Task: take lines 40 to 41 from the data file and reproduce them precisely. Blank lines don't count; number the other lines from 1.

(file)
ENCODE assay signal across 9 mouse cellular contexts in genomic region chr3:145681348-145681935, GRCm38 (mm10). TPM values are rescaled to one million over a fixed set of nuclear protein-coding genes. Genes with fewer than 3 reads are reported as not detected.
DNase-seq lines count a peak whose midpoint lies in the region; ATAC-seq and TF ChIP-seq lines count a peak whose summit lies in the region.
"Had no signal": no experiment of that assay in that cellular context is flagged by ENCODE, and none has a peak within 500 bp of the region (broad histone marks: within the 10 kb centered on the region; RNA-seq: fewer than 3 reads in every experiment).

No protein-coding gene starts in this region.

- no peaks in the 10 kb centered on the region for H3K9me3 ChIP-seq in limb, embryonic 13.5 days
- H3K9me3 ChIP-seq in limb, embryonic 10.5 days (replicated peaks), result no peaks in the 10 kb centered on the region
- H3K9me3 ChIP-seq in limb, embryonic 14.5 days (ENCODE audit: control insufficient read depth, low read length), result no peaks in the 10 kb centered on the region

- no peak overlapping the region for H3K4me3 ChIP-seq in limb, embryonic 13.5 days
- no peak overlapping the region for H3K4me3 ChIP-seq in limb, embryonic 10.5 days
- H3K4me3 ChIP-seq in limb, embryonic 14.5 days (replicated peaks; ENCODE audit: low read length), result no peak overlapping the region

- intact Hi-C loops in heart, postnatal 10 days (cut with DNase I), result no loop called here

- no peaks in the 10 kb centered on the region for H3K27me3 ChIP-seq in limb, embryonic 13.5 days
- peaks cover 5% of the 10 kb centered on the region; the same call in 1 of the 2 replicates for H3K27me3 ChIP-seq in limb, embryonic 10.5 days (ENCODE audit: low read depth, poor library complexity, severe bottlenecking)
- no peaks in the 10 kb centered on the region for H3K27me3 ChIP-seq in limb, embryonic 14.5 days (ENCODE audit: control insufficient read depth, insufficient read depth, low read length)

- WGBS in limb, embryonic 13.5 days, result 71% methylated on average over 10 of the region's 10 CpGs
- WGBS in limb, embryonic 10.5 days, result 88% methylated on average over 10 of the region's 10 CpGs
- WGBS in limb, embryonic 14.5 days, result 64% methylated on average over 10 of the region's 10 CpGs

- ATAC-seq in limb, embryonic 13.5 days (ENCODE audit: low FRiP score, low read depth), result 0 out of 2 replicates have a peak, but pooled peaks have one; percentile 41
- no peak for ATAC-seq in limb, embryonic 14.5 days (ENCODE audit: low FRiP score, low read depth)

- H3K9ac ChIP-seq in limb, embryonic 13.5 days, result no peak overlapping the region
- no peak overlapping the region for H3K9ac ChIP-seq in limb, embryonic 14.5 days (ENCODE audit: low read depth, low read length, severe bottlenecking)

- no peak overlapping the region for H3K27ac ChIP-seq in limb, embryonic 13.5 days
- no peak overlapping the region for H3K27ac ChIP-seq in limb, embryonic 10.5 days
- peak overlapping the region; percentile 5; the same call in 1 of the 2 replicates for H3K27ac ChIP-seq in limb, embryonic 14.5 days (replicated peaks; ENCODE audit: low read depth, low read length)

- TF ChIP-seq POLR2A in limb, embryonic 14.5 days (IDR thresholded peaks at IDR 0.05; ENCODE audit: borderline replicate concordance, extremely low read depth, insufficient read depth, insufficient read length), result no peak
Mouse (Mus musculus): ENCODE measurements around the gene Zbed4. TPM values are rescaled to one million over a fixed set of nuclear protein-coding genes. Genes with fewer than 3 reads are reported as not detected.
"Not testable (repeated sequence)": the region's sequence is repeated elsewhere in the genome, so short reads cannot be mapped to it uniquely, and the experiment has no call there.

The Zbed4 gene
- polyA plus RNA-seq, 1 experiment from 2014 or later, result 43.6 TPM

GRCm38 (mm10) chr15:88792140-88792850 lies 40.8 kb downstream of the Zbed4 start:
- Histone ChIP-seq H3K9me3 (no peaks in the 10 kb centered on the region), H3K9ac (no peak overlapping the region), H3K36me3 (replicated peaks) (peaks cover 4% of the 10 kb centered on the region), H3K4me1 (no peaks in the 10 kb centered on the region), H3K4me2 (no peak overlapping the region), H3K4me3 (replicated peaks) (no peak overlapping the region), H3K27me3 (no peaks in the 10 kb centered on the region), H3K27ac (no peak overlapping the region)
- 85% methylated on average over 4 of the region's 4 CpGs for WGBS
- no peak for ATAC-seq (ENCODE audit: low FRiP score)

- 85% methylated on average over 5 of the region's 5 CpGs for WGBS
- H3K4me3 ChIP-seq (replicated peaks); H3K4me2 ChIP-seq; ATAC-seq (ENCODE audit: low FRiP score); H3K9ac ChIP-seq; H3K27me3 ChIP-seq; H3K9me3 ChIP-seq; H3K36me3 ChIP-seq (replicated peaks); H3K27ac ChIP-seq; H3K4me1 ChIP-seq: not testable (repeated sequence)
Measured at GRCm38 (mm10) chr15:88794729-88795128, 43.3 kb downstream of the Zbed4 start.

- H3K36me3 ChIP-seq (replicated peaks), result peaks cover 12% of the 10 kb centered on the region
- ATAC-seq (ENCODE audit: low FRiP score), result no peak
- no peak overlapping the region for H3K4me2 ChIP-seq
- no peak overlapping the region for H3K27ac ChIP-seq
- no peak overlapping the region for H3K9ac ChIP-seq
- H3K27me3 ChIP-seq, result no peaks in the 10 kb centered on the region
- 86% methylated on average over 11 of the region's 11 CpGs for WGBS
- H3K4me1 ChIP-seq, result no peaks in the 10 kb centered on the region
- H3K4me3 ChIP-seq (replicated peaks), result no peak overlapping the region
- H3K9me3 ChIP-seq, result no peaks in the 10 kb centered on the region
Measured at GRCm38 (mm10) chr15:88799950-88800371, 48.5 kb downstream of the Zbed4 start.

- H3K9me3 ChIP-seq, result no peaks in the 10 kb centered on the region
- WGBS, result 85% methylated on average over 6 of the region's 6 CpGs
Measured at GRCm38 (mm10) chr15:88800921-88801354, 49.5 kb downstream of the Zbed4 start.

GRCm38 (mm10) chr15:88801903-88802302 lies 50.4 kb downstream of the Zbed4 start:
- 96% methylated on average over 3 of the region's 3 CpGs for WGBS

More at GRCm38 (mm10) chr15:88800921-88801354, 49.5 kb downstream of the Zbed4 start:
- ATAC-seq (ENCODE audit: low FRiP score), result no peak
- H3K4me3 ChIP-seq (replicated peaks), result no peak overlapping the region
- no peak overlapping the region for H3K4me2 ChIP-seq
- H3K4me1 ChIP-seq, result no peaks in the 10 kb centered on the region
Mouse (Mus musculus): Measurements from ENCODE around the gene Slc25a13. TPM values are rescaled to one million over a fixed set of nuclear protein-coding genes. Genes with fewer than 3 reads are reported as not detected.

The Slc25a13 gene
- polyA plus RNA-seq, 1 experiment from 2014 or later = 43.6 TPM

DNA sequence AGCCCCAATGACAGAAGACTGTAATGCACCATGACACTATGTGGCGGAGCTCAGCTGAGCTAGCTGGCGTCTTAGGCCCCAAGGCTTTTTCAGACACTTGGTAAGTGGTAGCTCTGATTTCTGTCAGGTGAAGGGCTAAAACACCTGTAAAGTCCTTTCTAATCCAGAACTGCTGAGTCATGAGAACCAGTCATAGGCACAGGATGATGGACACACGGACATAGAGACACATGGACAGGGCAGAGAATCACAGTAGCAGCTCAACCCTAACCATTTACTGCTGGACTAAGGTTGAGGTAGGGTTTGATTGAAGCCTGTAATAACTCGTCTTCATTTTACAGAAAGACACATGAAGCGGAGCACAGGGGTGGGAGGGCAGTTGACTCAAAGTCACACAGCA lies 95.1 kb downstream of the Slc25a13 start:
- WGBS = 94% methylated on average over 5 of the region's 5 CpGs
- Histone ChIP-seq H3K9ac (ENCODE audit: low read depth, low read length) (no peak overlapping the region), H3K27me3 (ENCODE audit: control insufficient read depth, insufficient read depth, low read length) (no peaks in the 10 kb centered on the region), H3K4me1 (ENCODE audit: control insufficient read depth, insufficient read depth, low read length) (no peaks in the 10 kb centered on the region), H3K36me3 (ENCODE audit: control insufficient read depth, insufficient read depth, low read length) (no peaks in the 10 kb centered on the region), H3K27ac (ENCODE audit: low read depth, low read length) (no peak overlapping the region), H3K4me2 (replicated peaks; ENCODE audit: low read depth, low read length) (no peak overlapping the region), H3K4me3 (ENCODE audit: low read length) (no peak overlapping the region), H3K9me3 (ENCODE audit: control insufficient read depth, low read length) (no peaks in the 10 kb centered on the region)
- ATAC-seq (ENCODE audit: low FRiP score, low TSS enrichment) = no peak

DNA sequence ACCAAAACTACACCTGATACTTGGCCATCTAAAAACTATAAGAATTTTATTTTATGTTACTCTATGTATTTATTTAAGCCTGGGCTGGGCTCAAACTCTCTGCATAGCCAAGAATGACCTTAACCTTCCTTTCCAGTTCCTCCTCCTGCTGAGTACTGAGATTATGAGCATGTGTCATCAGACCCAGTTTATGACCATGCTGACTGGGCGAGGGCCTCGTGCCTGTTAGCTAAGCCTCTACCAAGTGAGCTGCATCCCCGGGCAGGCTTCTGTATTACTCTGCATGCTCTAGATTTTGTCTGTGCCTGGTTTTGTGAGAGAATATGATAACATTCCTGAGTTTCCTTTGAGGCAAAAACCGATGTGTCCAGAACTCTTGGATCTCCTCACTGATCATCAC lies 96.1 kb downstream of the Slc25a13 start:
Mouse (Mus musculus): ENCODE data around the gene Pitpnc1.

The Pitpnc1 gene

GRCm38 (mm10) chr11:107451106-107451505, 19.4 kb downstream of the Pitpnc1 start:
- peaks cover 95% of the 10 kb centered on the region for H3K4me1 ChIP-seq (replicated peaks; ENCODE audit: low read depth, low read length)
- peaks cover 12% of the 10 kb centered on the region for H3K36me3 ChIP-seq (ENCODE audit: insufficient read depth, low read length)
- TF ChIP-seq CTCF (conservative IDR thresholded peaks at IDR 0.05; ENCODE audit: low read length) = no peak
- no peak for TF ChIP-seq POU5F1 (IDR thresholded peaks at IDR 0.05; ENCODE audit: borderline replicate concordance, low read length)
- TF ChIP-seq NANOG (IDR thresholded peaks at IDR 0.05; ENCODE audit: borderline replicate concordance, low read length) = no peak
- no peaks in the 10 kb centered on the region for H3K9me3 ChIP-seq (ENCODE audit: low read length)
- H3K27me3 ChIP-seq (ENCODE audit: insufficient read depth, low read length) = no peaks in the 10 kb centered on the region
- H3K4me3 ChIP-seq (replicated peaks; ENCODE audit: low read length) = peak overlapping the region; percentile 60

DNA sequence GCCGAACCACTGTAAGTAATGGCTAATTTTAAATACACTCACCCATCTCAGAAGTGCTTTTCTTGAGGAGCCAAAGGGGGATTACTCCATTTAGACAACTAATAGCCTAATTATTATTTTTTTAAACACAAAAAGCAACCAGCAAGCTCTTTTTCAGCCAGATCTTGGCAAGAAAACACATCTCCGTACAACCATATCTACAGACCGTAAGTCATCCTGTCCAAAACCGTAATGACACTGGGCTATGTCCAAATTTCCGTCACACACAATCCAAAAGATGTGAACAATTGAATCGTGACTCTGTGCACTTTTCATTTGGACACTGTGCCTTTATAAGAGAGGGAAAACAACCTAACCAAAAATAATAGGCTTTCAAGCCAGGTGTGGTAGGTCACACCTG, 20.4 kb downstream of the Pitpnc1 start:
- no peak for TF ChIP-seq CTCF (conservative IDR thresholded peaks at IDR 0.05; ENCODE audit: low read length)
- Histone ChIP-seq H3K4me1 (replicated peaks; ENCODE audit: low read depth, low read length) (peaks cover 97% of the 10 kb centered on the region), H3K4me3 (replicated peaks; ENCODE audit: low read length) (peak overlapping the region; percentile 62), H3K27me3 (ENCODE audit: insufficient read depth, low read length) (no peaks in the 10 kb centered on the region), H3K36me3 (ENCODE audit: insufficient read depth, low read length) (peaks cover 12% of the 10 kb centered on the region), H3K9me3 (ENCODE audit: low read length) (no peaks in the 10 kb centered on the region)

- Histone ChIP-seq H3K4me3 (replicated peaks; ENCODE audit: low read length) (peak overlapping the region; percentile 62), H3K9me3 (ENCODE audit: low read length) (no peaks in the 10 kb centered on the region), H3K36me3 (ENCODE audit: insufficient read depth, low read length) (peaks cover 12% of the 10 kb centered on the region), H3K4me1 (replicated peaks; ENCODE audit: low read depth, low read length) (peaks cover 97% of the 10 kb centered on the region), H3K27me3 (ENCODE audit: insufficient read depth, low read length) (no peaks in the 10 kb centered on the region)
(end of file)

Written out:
- no peak overlapping the region for H3K27ac ChIP-seq
- no peak overlapping the region for H3K9ac ChIP-seq